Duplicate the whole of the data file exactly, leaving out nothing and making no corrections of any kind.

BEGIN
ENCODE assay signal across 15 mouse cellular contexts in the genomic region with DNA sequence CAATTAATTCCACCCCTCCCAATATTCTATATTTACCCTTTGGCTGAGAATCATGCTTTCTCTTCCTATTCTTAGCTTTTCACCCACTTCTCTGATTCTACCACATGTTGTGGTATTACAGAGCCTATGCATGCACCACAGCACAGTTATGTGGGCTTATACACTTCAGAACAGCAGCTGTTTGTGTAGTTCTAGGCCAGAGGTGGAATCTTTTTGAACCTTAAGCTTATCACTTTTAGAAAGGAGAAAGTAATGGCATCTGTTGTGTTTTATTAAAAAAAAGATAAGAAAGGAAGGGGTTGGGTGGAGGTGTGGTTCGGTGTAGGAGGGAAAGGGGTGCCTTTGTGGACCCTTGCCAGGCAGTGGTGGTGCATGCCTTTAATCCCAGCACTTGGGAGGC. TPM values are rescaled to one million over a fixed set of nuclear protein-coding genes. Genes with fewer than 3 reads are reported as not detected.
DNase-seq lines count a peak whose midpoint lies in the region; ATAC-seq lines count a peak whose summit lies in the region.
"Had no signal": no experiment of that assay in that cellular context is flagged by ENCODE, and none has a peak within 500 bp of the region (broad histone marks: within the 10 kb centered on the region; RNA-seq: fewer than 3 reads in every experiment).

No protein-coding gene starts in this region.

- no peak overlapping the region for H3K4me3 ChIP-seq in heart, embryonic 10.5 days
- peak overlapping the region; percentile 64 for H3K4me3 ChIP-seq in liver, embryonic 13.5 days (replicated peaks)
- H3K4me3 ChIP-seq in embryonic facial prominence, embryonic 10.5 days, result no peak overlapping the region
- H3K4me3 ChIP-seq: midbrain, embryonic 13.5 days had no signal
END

ENCODE assay signal across 15 mouse cellular contexts in the genomic region with DNA sequence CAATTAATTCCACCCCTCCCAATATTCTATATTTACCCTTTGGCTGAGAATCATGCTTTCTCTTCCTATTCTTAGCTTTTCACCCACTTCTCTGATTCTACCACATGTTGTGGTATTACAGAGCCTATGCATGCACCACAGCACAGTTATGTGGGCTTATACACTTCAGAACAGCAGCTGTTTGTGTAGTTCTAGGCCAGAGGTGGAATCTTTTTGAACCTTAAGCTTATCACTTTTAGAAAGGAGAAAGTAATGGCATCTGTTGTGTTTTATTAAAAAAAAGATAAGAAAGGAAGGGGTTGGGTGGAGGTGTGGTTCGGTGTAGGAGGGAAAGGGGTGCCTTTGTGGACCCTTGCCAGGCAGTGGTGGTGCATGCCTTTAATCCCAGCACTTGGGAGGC. TPM values are rescaled to one million over a fixed set of nuclear protein-coding genes. Genes with fewer than 3 reads are reported as not detected.
DNase-seq lines count a peak whose midpoint lies in the region; ATAC-seq lines count a peak whose summit lies in the region.
"Had no signal": no experiment of that assay in that cellular context is flagged by ENCODE, and none has a peak within 500 bp of the region (broad histone marks: within the 10 kb centered on the region; RNA-seq: fewer than 3 reads in every experiment).

No protein-coding gene starts in this region.

- no peak overlapping the region for H3K4me3 ChIP-seq in heart, embryonic 10.5 days
- peak overlapping the region; percentile 64 for H3K4me3 ChIP-seq in liver, embryonic 13.5 days (replicated peaks)
- H3K4me3 ChIP-seq in embryonic facial prominence, embryonic 10.5 days, result no peak overlapping the region
- H3K4me3 ChIP-seq: midbrain, embryonic 13.5 days had no signal